I was first introduced to the idea of stoicism while listening to Daniele Bolelli’s Podcast “History on Fire.” Since being introduced to this philosophy I have been obsessed with implementing it in my live and my Jiu Jitsu!
For people who don’t know what it is, the philosophy of stoicism for the most part is about not showing a reaction when things go wrong. To be stoic is to not react when there is hardship or when things don’t go wrong. The idea of being stoic dates back to the Greek and Roman empires. I’m not going to go deep into the history of stoicism simply because I’m not much of an authority on it, although it is pretty interesting. The whole reason I’m writing this is because implementing Stoicism into my Jiu Jitsu training has made my training so much better.
So how does acting like a stony faced Roman Emperor help your Jiu Jitsu? Well I’ll tell you! So one of the most evident and immediate ways the being stoic will help you improve in your rolling is the whole not reacting part. When you’re in bottom mount and your partner is smothering you with their chest you have a couple of options, one is to spazz out, try to muscle your way out of it and burn all your energy. The other option is to relax, be comfortable in uncomfortable situations and show no emotion. First of all staying calm will help you reserve your energy and it will allow you to think through how you are going to escape. Secondly it will make your partner second guess themselves if you’re showing no emotion to the fact that they have you in such a bad position. They will say to themselves: maybe he just let me get here. He’s not worried at all, I guess he doesn’t feel in danger. If you watch higher belts roll they don’t freak out or show emotion when they are in good positions or bad positions, they just relax and keep rolling. One of my favorite podcasts is “Jocko Podcast” With Jocko Willink and Echo Charles. For anyone who doesn’t know about Jocko just go listen to his podcast because I wont do him justice, he’s an all around badass Navy SEAL and BJJ black belt. him and Echo were having a conversation on one episode about how Jocko keeps a straight face when he rolls and shows zero emotion. Echo said that this made him think, ‘Dang, I was giving that roll everything I had and Jocko doesn’t even look like he was trying.’ I’m paraphrasing here but I think its close enough to how Echo would have said it. So the whole idea is don’t show emotion and your opponent isn’t going to be able to read you, this is key.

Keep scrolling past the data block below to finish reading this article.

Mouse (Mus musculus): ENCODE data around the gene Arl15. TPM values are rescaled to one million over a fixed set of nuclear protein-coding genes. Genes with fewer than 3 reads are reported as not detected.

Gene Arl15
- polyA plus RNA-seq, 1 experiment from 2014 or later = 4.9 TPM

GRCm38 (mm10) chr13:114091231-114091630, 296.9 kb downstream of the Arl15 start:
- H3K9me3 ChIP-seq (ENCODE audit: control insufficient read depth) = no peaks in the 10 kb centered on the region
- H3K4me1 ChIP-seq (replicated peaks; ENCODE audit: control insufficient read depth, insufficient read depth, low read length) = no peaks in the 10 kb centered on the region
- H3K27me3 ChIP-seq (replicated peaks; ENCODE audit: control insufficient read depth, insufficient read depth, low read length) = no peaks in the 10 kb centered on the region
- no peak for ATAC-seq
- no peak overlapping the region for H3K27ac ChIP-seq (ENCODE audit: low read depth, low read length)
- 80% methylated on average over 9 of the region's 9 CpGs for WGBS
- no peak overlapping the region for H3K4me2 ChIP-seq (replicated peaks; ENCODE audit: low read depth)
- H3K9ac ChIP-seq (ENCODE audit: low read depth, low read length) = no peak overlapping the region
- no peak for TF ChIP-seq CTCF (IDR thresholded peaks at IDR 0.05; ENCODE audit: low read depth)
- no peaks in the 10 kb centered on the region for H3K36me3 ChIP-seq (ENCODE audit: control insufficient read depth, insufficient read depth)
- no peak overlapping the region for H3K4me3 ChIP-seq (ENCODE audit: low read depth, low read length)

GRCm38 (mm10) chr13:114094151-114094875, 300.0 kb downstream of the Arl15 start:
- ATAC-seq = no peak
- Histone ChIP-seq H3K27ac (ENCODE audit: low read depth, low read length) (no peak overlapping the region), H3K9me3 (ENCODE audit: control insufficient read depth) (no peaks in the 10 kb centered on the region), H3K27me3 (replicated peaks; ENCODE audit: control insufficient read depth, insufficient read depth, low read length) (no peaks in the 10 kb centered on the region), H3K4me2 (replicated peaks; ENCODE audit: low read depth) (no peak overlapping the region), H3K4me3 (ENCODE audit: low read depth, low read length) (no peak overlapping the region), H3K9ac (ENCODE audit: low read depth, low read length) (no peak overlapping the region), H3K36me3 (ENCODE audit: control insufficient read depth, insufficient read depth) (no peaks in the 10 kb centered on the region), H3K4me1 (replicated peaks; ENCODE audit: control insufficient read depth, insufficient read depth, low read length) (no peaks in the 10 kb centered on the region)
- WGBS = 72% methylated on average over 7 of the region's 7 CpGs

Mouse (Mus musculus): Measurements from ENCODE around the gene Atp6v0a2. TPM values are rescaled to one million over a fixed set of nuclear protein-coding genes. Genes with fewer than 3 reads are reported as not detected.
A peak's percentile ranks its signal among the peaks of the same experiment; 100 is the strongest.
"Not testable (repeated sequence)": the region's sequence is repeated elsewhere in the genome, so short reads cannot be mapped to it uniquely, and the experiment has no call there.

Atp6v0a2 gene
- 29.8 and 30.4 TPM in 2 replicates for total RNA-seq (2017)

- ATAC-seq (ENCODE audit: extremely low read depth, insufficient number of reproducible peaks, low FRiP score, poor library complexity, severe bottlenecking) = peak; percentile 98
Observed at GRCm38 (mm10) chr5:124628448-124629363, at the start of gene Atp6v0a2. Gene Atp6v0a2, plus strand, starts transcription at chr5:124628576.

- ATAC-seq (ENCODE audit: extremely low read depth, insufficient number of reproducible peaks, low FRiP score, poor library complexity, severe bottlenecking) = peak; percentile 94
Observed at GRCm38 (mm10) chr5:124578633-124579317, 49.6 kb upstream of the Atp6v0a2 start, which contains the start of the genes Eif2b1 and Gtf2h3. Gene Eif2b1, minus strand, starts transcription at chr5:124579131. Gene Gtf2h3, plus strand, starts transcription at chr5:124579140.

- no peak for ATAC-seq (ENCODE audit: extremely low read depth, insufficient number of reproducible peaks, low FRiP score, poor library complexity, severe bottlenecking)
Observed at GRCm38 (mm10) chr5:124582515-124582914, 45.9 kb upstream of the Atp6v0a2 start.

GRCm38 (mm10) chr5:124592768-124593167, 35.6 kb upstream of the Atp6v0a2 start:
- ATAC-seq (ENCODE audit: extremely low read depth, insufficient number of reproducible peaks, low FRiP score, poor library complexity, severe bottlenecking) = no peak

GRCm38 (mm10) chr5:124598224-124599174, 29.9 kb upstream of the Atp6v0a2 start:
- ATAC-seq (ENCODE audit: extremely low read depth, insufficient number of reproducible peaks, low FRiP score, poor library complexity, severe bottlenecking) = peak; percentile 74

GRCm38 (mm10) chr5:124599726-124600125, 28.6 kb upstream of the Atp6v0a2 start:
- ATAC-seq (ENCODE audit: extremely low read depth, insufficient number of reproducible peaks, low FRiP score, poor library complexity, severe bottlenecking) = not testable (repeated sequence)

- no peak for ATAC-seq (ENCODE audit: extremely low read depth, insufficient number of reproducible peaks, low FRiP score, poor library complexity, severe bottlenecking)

Stoic philosophy is about a lot more than just not reacting, although that is the main base of it. Another aspect of Stoicism is to listen to what people say and learn from people. One of my favourite quotes is from Epictetus “We have two ears and one mouth so that we can listen twice as much as we speak.” I see so many guys who never want to hear about a little detail that someone shows them for a move because they are set in their ways, and I’m guilty of it too. Whenever coach, a higher belt or even a lower belt gives me advice I at least listen and then make my own judgement on whether their advice will fit in my game. If you refuse to listen then you can’t make that judgement for yourself.
I still have a long way to go but trying to be Stoic in all aspects of my life has made me an all around better person and a better Jiu Jitsu practitioner. Mindset is one of the biggest factors that can help you to advance your Training. The mindset of being open to new ideas, being objective as to what techniques will fit in your game and not showing emotion when things go your way or not. Remember that nobody likes a sore loser or a boastful winner.
So if I have you sold on developing a Stoic mindset then you may ask where to learn more about it. One of my favorite books about Stoicism is Meditations by the Roman Emperor Marcus Aurelius. This book is a collection of Marcus Aurelius’ thoughts on mindset and stoic philosophy. If your interested please click the link here!
Thanks for reading! Developing a Stoic mindset has helped me a lot and I believe it can help others. Please share this post to your training partners and friends, I’d love to see more people develop this mindset!